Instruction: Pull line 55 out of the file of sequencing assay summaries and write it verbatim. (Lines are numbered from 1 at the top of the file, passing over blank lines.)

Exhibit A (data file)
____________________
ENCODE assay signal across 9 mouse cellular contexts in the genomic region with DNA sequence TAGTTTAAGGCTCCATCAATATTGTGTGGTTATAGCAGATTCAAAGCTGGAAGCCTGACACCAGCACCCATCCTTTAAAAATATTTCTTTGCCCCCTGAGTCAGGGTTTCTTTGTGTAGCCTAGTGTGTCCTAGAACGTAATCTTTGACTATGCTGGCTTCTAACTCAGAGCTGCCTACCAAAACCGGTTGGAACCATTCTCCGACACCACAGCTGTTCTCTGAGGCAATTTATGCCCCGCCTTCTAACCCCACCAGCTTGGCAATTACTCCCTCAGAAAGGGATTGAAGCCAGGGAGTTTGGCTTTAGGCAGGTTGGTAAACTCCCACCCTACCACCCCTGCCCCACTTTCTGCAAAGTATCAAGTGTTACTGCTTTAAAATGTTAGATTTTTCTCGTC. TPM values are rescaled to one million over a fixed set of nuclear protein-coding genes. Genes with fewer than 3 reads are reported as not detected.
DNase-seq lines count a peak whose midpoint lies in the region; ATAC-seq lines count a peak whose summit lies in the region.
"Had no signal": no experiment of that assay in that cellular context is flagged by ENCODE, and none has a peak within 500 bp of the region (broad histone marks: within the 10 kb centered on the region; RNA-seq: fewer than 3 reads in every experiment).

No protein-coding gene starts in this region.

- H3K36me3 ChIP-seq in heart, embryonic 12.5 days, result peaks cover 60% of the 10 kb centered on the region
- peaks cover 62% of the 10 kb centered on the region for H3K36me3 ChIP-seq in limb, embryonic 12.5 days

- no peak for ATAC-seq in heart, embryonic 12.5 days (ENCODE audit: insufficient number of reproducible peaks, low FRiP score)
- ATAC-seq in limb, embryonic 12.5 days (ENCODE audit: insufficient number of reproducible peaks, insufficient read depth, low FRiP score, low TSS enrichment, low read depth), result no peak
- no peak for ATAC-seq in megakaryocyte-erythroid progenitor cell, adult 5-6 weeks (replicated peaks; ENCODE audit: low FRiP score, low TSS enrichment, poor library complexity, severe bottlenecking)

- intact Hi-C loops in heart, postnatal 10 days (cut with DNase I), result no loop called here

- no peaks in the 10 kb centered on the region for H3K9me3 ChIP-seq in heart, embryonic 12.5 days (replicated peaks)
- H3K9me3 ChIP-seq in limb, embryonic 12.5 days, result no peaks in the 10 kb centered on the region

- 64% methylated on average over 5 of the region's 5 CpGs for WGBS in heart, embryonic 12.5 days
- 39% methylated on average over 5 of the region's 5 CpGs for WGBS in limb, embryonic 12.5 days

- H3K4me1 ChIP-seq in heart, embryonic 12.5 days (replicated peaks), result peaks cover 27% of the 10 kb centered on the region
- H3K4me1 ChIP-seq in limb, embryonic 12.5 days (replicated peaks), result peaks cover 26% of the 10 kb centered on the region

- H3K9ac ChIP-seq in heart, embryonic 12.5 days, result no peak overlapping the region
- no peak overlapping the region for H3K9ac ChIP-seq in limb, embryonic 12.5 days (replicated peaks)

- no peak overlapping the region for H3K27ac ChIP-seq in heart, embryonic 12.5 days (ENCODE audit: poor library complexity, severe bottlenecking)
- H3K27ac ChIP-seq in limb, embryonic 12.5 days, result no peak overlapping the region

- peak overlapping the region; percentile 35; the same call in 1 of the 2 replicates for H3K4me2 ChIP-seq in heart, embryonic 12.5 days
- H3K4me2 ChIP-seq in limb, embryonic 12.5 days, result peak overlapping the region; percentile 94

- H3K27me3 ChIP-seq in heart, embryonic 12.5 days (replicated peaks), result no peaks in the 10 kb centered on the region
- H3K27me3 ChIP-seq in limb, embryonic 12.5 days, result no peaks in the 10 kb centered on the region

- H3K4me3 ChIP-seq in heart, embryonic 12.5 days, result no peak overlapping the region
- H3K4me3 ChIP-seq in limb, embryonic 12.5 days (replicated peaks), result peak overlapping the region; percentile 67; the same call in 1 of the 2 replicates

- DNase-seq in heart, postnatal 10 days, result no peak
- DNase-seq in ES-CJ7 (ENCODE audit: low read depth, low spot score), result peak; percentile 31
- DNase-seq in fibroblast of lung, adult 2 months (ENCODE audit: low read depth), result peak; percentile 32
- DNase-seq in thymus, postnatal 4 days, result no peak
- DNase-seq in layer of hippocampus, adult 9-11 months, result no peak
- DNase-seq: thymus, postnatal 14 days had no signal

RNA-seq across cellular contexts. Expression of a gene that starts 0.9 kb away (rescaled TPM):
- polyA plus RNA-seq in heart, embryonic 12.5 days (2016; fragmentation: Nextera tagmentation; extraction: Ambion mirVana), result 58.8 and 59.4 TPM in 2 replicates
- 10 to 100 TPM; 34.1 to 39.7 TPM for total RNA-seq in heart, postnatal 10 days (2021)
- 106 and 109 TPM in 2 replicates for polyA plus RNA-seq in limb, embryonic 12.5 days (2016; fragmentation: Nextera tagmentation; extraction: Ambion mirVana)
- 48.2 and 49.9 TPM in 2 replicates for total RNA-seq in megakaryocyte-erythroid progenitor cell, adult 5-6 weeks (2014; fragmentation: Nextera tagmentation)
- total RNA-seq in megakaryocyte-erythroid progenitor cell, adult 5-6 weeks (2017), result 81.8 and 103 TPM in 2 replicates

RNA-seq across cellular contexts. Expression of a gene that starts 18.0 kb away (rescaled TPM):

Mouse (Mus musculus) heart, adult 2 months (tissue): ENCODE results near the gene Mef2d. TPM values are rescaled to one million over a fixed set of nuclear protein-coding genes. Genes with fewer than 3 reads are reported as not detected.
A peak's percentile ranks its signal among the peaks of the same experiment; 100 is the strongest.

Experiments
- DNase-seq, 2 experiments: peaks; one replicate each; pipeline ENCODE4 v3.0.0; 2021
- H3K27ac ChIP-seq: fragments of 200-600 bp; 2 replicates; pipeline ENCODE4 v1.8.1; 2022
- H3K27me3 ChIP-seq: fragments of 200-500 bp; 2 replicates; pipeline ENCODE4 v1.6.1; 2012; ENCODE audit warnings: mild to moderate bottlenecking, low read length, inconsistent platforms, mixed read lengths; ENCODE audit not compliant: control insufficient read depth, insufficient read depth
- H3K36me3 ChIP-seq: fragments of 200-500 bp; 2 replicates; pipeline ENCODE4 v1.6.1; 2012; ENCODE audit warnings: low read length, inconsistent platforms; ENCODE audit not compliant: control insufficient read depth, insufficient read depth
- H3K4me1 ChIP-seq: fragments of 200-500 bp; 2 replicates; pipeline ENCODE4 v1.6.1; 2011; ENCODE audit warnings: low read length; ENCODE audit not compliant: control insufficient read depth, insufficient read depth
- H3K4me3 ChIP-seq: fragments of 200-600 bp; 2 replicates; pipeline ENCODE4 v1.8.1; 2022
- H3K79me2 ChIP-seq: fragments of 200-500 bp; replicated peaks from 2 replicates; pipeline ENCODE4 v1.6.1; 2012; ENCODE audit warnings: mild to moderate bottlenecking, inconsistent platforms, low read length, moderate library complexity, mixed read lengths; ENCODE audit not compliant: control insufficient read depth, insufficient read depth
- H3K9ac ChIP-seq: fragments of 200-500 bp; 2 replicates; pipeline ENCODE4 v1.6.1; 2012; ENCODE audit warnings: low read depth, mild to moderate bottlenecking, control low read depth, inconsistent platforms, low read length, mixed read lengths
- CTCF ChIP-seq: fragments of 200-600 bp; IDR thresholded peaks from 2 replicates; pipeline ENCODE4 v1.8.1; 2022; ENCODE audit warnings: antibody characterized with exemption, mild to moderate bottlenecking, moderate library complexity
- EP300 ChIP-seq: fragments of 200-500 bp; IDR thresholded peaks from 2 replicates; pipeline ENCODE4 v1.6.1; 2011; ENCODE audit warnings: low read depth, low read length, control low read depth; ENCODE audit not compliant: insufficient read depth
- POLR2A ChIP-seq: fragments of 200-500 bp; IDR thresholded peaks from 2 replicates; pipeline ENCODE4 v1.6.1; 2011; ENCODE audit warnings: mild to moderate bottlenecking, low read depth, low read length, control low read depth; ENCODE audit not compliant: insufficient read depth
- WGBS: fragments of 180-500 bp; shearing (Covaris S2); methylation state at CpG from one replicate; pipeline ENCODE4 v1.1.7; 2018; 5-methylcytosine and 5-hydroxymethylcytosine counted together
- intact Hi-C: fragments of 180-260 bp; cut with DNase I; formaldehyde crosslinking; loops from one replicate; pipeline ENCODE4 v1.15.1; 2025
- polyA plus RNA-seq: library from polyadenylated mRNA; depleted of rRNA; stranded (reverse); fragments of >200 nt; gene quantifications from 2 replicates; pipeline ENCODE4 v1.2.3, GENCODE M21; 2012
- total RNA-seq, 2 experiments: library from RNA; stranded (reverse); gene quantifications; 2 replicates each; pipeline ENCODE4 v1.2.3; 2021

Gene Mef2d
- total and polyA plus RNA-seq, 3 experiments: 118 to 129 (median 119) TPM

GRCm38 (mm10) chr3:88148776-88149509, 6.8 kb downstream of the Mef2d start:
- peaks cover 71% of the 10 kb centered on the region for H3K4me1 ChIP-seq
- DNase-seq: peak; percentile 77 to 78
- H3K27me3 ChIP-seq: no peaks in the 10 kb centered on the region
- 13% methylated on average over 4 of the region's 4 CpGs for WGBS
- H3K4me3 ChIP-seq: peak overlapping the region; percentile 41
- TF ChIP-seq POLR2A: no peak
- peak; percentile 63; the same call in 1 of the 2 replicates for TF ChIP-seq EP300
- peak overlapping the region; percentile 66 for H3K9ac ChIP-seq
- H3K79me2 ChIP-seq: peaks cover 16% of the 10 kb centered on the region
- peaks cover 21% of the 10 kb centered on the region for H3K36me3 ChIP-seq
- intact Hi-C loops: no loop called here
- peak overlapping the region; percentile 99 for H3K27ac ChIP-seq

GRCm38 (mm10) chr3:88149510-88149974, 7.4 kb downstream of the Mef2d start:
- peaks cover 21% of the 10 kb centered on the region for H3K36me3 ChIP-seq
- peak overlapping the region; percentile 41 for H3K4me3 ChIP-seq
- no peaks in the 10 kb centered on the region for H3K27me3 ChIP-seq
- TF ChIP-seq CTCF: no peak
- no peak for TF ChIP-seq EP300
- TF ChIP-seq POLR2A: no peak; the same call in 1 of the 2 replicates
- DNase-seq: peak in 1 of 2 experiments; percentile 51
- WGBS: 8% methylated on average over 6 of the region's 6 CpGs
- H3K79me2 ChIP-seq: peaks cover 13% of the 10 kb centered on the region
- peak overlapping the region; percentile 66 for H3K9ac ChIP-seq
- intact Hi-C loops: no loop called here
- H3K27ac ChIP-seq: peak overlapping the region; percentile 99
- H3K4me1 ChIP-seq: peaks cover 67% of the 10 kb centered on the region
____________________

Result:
- intact Hi-C: fragments of 180-260 bp; cut with DNase I; formaldehyde crosslinking; loops from one replicate; pipeline ENCODE4 v1.15.1; 2025